In Quebec, both natural parents are expected to make decisions that are in the best interests of the child regardless of their custody arrangements. This means that both parents have to agree on major and minor decisions that relate to the child’s welfare, such as their education, religious affiliations and choices, and even after-school activities. Decisions should be documented in a parenting plan or a co-parenting agreement. Only a lawyer can provide the parents with the necessary legal document that outlines details such as the parental billing cycle, permissible remittance amounts, as well as which parent is to invoice for child support payments. The document should also go into detail about the type of decisions that are permissible to be made jointly and which can be made on behalf of the child by the person responsible for their custody.


Visitation Rights and Mediation Services

Over the course of their lives, children in Quebec may require access to both natural parents. This includes the right to visit with each parent and establish a meaningful relationship with both parties. The access rights of each parent are determined by the court and they are given corresponding rights and times of visitation. In some cases, parents may require mediation services in order to resolve conflicts between themselves. Mediation is an effective process whereby issues can be sorted out in a safe environment and a resolution can be reached without troubling the court system.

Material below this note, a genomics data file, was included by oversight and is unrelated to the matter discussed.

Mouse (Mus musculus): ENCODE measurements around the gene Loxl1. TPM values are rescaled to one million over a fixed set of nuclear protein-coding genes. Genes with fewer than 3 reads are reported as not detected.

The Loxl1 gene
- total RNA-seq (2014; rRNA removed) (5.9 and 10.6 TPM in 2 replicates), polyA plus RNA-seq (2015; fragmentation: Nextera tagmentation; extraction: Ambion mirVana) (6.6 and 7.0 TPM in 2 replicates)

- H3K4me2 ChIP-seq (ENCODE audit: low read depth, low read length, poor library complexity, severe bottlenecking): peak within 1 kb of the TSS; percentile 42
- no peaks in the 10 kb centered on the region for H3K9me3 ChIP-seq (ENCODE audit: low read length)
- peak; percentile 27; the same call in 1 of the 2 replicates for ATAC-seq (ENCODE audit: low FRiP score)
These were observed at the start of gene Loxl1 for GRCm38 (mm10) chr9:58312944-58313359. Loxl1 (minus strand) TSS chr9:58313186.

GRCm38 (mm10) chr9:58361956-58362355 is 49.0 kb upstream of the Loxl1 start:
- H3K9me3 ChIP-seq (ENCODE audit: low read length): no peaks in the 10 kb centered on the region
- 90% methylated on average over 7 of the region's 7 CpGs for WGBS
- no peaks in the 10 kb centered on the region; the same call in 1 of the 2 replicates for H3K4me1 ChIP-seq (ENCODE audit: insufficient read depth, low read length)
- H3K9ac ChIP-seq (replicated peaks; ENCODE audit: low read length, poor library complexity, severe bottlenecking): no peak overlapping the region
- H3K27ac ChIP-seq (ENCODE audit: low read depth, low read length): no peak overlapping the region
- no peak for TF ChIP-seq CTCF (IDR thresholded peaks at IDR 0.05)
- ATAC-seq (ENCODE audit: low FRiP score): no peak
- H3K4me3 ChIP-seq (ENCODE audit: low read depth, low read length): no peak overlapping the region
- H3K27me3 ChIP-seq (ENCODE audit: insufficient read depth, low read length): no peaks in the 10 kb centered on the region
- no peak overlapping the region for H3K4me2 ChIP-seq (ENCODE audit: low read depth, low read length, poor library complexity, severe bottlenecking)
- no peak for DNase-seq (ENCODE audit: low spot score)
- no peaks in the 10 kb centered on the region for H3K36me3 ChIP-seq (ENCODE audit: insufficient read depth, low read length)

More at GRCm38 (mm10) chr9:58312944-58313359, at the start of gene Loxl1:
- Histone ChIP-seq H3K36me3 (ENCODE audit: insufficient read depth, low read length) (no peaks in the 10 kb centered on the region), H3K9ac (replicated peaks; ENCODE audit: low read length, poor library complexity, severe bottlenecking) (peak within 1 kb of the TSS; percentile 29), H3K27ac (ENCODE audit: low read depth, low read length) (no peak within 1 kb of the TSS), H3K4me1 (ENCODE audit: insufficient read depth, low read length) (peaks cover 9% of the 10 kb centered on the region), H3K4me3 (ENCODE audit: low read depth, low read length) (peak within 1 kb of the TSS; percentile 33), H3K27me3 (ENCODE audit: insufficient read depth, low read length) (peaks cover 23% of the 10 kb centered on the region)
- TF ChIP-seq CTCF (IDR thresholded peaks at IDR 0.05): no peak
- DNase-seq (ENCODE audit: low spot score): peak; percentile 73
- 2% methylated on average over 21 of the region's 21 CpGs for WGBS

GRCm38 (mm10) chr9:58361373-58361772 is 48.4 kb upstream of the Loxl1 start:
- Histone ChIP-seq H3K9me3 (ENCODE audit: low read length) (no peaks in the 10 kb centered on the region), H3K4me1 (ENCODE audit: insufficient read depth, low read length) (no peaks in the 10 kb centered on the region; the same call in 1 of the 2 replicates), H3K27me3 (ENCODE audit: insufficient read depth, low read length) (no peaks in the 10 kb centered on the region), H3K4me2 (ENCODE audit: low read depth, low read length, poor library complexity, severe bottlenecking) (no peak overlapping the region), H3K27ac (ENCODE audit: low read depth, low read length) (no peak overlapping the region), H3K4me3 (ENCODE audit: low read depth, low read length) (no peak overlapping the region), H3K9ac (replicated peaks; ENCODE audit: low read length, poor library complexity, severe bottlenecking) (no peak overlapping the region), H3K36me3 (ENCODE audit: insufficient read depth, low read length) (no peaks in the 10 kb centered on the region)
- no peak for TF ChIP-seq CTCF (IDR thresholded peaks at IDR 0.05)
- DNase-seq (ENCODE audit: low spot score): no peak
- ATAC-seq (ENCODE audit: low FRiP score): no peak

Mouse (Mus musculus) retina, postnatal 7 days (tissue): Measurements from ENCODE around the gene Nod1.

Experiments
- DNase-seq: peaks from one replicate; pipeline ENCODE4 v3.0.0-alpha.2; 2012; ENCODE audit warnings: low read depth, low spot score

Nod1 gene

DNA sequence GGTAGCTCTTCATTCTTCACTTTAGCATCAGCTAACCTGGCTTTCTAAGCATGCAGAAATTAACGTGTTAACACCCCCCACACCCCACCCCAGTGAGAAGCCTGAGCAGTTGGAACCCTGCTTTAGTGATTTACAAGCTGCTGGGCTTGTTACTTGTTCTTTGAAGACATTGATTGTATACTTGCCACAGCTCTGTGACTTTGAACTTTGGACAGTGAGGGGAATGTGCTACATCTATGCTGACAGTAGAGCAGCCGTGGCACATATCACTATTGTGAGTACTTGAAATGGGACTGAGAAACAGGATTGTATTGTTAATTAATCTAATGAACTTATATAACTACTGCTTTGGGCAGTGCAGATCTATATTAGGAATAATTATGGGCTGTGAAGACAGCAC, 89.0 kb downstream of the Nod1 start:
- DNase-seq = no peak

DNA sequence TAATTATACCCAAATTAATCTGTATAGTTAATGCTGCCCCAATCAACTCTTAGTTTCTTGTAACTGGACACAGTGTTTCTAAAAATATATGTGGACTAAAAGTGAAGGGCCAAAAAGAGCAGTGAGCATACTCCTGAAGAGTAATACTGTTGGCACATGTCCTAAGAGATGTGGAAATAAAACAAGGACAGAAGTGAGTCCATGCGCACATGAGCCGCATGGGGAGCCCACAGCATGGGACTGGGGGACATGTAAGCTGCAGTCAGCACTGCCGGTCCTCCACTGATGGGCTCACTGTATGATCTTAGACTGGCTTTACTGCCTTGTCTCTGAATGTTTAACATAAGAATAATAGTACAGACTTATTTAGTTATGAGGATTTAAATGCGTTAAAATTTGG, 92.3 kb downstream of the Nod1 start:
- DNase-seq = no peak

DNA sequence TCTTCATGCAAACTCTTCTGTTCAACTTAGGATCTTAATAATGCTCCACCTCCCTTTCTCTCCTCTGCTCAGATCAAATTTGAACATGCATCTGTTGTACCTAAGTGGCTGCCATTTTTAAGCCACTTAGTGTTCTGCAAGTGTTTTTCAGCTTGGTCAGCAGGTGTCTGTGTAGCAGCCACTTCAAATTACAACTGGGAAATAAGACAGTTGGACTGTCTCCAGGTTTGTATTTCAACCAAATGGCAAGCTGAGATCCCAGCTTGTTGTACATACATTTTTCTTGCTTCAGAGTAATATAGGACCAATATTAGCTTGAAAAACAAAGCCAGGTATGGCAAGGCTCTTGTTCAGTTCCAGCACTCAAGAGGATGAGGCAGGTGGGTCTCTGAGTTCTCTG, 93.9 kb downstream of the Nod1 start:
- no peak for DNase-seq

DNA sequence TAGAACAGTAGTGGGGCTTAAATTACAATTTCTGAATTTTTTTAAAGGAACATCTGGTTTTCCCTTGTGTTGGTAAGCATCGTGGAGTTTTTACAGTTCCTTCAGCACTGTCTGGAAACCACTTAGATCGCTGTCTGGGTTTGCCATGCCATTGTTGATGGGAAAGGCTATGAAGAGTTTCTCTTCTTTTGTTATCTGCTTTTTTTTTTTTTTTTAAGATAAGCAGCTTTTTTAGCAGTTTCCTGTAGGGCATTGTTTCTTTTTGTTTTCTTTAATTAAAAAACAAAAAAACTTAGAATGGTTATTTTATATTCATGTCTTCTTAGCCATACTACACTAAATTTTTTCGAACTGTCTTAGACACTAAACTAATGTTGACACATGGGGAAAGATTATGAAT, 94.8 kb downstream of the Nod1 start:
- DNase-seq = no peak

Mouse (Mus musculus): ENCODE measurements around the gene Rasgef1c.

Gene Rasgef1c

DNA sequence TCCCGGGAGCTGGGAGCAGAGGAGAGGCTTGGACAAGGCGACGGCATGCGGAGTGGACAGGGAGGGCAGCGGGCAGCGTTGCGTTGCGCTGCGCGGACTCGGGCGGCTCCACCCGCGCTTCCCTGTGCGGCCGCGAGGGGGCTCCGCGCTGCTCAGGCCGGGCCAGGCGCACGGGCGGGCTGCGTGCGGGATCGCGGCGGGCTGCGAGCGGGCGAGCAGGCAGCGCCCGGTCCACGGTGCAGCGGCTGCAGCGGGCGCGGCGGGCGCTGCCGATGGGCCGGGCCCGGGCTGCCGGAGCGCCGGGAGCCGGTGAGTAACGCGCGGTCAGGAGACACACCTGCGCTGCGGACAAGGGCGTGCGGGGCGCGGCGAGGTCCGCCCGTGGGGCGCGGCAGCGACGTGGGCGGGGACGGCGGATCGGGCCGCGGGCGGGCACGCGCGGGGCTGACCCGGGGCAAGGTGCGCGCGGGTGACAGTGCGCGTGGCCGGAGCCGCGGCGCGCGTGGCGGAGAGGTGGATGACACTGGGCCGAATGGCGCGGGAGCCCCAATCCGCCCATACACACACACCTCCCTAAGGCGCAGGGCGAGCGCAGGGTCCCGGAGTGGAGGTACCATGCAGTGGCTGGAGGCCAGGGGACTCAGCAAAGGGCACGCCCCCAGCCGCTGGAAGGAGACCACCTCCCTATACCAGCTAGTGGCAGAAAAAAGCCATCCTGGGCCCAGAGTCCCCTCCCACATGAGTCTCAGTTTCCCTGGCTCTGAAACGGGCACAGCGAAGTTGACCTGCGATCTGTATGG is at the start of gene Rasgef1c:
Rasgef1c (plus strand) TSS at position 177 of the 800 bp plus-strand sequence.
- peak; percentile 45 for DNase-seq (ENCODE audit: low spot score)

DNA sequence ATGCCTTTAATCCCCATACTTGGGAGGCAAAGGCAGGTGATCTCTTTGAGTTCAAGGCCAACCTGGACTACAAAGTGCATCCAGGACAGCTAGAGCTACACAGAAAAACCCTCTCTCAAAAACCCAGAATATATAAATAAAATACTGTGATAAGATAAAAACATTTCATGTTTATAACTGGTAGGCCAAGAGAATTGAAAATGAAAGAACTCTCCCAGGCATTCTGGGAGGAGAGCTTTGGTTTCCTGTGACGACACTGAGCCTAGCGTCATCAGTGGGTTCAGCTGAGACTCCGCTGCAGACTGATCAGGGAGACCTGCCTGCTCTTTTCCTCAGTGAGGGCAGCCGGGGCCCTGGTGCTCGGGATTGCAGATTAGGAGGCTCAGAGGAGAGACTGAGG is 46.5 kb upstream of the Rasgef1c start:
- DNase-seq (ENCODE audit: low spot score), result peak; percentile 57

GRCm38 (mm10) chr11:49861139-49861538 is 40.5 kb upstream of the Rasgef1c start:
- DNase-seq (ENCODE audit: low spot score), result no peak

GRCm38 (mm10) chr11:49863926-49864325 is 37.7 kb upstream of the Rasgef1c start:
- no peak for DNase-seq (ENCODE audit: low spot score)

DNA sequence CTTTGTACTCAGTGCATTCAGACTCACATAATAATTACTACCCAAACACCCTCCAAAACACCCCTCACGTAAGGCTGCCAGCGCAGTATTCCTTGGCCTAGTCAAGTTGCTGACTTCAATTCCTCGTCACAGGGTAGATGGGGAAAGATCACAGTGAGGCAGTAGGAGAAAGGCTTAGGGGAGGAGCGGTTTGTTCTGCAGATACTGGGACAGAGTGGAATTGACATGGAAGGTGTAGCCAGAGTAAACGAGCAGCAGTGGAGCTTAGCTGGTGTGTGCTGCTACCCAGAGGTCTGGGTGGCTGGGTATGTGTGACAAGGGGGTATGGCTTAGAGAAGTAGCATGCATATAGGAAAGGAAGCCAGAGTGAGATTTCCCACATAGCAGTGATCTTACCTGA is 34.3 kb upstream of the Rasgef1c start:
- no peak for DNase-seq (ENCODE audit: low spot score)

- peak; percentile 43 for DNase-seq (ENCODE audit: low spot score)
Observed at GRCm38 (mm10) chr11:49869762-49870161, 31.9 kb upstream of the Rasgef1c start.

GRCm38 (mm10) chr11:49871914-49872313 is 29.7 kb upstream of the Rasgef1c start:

As co-parenting requires both natural parents to remain involved with the upbringing of their children after the dissolution or separation, it introduces a mix of legal rights, obligations, and mutual expectations that must be addressed in order to ensure a safe and healthy environment for their offspring. This blog post provided an overview of the provincial laws that regulate custody, parental rights, child support, visitation rights, and co-parenting expenses in the Province of Quebec. The various law codes that were referenced throughout this post should help parent’s understand the obligations and expectations that must be inherent for a successful co-parenting situation.

Co-parenting in USA
Alabama Alaska Arizona Arkansas
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Illinois Indiana Iowa Kansas
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Massachusetts Michigan Minnesota Mississippi
Missouri Montana Nebraska Nevada
New Hampshire New Jersey New Mexico New York
North Carolina North Dakota Ohio Oklahoma
Oregon Pennsylvania Rhode Island South Carolina
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Vermont Virginia Washington West Virginia
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Co-parenting in Canada
Alberta British Columbia Manitoba New Brunswick
Newfoundland and Labrador Northwest Territories Nova Scotia Nunavut
Ontario Prince Edward Island Quebec Saskatchewan

Warning:  This post is neither financial, health, legal, or personal advice nor a substitute for the advice offered by a professional. These are serious matters, and the help of a professional is recommended as it can impact your future.